Posted by Jonathan Maus (Publisher/Editor) on May 16th, 2018 at 9:05 am
“Portland’s future is female,” reads the headline of the Portland Mercury after last night’s primary election.
In local, regional, and statewide offices, Portland voters made it clear last night they want strong leaders with new ideas and different approaches to solving our problems. And it just so happens many of them are women.
That dynamic was most evident in the race to replace Portland City Commissioner Dan Saltzman — which was probably the most closely watched contest. With just over 42 percent of the vote, Jo Ann Hardesty earned top spot in a runoff this November where she’ll face off against second-place vote getter Loretta Smith, who received 22.4 percent of the votes.
The win by Hardesty, a woman who distinguished herself during the campaign and in years of public service as an advocate and policymaker with strong opinions on important social justice issues, could be seen as a sign that Portlanders are tired of business as usual. At her party last night, Hardesty reportedly said, “The status quo is no longer acceptable in the city of Portland.” Her presence on council would be dramatic contrast to Dan Saltzman, who’s known for a quiet and predictable style.
Even though Hardesty has expressed skepticism and critiques of ideas considered gospel by transportation reformers, she was able to win over respected grassroots activists Tony Jordan, who founded Portlanders for Parking Reform. In an editorial we published last month, Jordan said Hardesty is, “A reluctant politician and I don’t think she will make the same frustratingly political moves I have seen far too often as an observer of City Hall.” Another favorite among transportation advocates was Andrea Valderrama, a policy advisor for former Commissioner Steve Novick. Valderrama finished with just 10.6 percent of the vote.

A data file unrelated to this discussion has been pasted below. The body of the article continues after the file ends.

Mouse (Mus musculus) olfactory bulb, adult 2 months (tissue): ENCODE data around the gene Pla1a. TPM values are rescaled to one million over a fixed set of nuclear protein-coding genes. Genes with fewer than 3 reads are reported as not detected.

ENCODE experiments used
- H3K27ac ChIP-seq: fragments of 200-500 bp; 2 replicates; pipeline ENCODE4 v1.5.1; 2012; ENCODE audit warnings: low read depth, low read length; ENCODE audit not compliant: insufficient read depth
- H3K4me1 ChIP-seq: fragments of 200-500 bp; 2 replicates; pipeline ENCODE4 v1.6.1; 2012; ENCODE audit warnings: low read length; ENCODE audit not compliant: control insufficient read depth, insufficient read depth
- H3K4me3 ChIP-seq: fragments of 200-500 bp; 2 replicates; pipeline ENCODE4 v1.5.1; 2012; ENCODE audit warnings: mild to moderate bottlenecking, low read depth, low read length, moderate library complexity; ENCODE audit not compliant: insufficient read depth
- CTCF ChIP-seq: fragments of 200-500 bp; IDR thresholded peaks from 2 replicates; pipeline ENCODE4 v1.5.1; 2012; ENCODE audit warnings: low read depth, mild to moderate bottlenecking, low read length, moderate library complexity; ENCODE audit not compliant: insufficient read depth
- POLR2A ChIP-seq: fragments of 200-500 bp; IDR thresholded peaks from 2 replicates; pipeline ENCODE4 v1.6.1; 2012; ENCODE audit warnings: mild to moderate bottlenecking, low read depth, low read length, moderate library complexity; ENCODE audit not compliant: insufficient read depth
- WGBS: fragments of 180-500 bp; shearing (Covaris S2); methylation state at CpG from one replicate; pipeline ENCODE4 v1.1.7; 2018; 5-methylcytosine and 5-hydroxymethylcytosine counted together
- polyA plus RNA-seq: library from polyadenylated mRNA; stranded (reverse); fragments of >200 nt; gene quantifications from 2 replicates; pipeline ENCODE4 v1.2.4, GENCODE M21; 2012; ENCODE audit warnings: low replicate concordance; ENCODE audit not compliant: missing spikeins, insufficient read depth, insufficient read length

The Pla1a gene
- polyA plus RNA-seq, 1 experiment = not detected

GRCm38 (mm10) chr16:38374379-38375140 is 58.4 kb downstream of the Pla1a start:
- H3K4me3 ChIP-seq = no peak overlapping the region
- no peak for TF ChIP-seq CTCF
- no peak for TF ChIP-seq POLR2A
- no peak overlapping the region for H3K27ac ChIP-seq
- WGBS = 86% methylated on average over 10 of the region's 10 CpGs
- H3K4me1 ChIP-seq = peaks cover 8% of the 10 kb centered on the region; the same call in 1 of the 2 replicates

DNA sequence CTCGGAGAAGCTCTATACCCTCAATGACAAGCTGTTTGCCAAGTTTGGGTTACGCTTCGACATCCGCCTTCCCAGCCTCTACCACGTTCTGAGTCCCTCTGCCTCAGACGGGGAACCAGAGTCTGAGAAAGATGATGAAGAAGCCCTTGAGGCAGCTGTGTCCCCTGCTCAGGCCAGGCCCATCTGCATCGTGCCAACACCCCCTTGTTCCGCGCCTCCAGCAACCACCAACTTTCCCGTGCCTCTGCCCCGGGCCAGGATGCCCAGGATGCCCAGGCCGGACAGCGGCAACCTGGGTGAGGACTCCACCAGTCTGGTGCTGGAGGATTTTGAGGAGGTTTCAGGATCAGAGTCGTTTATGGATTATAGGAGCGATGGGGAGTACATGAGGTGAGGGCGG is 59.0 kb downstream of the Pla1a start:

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In the other city commissioner race, incumbent Nick Fish won another term with nearly 63 percent of the total votes. Julia DeGraw, a new face on the local political scene with an unabashedly progressive stance on the issues, won a very respectable 31 percent of the vote. I have a strong hunch we’ll be seeing more of DeGraw in the future as she impressed a number of voters with her policy ideas and grassroots campaign style.
East Portland native Shemia Fagan also declared a big victory last night. She beat incumbent Rod Monroe for to represent Oregon’s 24th State Senate District which straddles I-205 and Portland’s eastern border with Gresham. Fagan has been a strong proponent of safe street projects and funding. In 2015 she lead a coalition of legislators to win $17 million in funding for upgrades to outer SE Powell Blvd.
In the race for Metro President, Lynn Peterson wan an easy victory with 78 percent of the vote. Peterson is well-known among transportation wonks and reformers — even before she did a 24-city bike tour during her campaign. She’s held positions as chair of the Clackamas County Commission, director of the Washington Department of Transportation and transportation policy advisor for former Oregon Governor John Kitzhaber. Expectation are very high for Peterson in this new role as head of our regional planning organization because of the depth of her transportation experience combined with her understanding of suburban and statewide politics (she’s also a longtime associate of former Metro President David Bragdon).
If you’ve been itching for change in Portland (and beyond), chances are you’re feeling good about what happened last night.
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